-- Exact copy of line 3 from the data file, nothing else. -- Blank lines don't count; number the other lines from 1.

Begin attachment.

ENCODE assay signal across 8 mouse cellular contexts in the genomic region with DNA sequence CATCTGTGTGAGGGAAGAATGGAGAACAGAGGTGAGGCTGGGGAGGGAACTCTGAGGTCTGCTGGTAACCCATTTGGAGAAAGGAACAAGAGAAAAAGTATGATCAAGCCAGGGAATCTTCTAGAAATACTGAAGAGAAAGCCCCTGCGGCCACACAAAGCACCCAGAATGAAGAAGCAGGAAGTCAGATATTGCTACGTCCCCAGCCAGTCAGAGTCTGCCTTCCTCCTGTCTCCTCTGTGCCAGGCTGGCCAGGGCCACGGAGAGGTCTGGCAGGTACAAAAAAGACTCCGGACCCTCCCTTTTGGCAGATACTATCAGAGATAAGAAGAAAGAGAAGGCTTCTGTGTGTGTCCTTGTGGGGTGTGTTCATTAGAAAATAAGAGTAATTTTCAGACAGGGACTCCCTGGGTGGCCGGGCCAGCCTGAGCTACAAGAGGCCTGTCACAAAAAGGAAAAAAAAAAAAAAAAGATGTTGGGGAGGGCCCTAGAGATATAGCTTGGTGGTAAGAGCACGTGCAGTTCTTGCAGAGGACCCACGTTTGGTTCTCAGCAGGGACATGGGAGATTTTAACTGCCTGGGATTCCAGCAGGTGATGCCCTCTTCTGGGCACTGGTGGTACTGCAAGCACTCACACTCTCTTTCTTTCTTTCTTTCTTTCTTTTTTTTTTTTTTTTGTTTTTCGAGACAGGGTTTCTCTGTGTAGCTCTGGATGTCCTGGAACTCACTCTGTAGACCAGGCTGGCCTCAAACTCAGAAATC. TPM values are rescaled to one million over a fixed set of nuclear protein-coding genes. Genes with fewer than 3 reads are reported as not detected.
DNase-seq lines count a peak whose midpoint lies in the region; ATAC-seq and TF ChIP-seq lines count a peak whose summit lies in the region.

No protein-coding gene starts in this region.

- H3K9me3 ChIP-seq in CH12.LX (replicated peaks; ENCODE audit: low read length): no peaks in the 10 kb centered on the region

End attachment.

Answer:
No protein-coding gene starts in this region.